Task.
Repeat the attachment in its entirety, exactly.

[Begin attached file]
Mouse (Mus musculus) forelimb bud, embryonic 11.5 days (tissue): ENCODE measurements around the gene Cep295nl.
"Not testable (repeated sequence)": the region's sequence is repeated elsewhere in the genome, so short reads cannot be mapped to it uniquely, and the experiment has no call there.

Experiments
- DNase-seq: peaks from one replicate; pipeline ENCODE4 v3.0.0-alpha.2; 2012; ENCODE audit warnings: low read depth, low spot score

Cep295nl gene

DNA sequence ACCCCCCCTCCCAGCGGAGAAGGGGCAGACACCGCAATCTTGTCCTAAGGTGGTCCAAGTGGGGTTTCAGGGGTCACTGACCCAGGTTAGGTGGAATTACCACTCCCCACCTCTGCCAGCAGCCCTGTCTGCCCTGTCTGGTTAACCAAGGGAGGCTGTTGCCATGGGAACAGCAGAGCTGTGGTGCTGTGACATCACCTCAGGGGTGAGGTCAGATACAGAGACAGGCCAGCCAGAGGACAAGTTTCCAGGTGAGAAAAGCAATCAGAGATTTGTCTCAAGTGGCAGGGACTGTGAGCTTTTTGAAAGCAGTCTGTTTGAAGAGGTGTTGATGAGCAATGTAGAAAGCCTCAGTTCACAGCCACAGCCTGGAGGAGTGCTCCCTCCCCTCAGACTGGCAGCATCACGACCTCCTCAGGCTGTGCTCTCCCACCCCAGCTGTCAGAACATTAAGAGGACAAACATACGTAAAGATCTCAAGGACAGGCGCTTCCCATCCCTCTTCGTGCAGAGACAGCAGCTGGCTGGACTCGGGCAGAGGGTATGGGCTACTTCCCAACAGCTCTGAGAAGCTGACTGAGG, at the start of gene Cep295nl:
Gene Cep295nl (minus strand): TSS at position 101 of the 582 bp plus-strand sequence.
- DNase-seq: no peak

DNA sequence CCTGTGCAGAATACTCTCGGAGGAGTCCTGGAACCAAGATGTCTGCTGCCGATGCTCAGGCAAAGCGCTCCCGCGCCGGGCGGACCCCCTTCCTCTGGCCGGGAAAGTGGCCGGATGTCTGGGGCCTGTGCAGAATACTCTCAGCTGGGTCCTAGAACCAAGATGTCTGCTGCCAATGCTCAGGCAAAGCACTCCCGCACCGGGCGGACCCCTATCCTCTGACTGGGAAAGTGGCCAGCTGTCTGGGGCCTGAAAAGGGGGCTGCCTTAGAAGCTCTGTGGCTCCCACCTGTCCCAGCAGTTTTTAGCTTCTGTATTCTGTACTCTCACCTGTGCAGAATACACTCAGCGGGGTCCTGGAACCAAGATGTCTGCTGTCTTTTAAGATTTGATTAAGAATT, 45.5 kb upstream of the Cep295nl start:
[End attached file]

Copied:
Mouse (Mus musculus) forelimb bud, embryonic 11.5 days (tissue): ENCODE measurements around the gene Cep295nl.
"Not testable (repeated sequence)": the region's sequence is repeated elsewhere in the genome, so short reads cannot be mapped to it uniquely, and the experiment has no call there.

Experiments
- DNase-seq: peaks from one replicate; pipeline ENCODE4 v3.0.0-alpha.2; 2012; ENCODE audit warnings: low read depth, low spot score

Cep295nl gene

DNA sequence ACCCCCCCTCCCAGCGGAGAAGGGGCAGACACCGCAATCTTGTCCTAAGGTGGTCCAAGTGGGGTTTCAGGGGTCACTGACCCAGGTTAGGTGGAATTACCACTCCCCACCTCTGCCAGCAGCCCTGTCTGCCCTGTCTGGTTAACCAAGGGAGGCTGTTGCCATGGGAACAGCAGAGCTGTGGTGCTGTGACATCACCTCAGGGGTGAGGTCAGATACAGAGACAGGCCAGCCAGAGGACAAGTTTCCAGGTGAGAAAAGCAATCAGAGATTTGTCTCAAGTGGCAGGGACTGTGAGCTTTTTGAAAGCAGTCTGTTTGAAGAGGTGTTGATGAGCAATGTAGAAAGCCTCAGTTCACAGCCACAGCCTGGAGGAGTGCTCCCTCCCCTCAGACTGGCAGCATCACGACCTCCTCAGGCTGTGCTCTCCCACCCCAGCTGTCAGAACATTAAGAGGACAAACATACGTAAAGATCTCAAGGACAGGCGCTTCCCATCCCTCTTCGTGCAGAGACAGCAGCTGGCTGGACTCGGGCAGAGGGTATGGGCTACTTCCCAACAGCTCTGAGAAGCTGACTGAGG, at the start of gene Cep295nl:
Gene Cep295nl (minus strand): TSS at position 101 of the 582 bp plus-strand sequence.
- DNase-seq: no peak

DNA sequence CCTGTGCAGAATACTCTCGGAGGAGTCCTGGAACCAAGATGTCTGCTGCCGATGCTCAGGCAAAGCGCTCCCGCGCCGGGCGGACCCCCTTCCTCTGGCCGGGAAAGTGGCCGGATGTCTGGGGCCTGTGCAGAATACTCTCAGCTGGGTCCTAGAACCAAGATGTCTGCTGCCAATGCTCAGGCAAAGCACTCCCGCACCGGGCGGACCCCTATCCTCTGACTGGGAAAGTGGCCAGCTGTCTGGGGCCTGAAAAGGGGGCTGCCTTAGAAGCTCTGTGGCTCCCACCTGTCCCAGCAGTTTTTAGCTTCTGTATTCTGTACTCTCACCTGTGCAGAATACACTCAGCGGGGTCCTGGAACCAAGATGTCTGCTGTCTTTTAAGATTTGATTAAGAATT, 45.5 kb upstream of the Cep295nl start: